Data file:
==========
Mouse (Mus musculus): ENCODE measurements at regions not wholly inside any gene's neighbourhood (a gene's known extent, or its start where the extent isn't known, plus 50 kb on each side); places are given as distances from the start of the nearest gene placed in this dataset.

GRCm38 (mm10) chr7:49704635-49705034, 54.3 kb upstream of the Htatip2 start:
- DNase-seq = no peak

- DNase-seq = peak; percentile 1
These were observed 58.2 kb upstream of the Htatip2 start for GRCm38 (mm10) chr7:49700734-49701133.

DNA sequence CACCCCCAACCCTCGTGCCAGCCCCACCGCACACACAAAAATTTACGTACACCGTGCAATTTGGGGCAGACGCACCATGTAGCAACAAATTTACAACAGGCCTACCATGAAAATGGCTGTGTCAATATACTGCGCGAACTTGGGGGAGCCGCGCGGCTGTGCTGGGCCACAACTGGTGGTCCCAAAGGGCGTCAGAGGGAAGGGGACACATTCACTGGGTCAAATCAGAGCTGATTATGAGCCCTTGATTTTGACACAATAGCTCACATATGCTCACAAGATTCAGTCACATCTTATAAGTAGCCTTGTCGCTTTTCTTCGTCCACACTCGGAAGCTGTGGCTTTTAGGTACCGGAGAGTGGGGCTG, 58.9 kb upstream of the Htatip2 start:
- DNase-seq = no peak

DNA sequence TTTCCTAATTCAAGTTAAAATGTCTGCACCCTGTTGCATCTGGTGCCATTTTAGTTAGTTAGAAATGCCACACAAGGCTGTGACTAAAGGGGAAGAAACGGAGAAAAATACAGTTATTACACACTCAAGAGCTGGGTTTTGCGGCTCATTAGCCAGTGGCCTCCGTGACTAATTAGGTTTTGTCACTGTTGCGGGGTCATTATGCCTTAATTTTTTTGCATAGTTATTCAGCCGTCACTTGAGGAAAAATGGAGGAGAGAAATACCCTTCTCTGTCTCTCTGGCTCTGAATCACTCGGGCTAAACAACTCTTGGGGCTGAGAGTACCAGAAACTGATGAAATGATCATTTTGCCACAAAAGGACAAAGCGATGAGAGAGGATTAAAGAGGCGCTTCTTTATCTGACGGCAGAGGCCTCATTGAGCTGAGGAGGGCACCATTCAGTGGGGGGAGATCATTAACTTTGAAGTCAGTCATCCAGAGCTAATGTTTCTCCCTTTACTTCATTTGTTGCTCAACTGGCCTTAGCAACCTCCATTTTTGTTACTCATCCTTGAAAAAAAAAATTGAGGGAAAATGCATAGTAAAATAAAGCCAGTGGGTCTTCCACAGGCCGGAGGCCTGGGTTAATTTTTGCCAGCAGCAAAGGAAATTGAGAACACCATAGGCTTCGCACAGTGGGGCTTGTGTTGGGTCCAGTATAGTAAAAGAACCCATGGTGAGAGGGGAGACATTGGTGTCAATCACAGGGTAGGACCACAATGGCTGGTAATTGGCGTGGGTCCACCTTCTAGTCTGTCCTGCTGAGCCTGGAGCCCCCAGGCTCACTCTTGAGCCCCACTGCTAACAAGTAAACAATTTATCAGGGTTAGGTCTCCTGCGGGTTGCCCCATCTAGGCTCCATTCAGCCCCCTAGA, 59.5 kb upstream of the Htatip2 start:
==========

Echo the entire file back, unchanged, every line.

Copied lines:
Mouse (Mus musculus): ENCODE measurements at regions not wholly inside any gene's neighbourhood (a gene's known extent, or its start where the extent isn't known, plus 50 kb on each side); places are given as distances from the start of the nearest gene placed in this dataset.

GRCm38 (mm10) chr7:49704635-49705034, 54.3 kb upstream of the Htatip2 start:
- DNase-seq = no peak

- DNase-seq = peak; percentile 1
These were observed 58.2 kb upstream of the Htatip2 start for GRCm38 (mm10) chr7:49700734-49701133.

DNA sequence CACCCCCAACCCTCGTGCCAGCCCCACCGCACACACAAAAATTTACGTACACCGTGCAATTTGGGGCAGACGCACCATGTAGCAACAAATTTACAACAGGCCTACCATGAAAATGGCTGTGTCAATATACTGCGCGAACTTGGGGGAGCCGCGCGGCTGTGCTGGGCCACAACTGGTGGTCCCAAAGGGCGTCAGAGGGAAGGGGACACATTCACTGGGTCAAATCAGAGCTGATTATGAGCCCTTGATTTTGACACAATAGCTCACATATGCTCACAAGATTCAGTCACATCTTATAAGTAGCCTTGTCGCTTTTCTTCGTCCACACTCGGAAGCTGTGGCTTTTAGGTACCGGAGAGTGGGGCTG, 58.9 kb upstream of the Htatip2 start:
- DNase-seq = no peak

DNA sequence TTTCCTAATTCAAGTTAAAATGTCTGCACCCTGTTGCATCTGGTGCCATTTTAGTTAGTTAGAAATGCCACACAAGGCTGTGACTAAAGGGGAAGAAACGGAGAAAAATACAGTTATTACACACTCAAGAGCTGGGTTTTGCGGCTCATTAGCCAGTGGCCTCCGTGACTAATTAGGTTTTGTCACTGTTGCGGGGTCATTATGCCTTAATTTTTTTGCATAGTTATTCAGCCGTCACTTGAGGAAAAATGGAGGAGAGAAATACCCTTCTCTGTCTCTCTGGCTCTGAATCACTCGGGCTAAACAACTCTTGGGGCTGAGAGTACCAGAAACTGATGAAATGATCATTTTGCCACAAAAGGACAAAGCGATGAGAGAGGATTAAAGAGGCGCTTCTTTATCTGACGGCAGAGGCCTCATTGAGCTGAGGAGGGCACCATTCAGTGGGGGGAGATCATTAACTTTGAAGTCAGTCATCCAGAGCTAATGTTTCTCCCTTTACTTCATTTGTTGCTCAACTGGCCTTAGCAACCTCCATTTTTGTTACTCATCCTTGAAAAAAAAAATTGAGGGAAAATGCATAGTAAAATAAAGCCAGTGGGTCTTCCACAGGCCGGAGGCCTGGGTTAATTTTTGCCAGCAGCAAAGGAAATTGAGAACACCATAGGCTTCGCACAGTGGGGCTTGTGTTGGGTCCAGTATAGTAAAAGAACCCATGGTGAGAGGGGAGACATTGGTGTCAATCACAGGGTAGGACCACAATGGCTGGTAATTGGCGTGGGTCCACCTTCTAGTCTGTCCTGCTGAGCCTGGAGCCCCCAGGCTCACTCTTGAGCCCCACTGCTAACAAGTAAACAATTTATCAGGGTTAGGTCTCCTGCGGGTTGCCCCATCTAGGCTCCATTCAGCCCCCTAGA, 59.5 kb upstream of the Htatip2 start: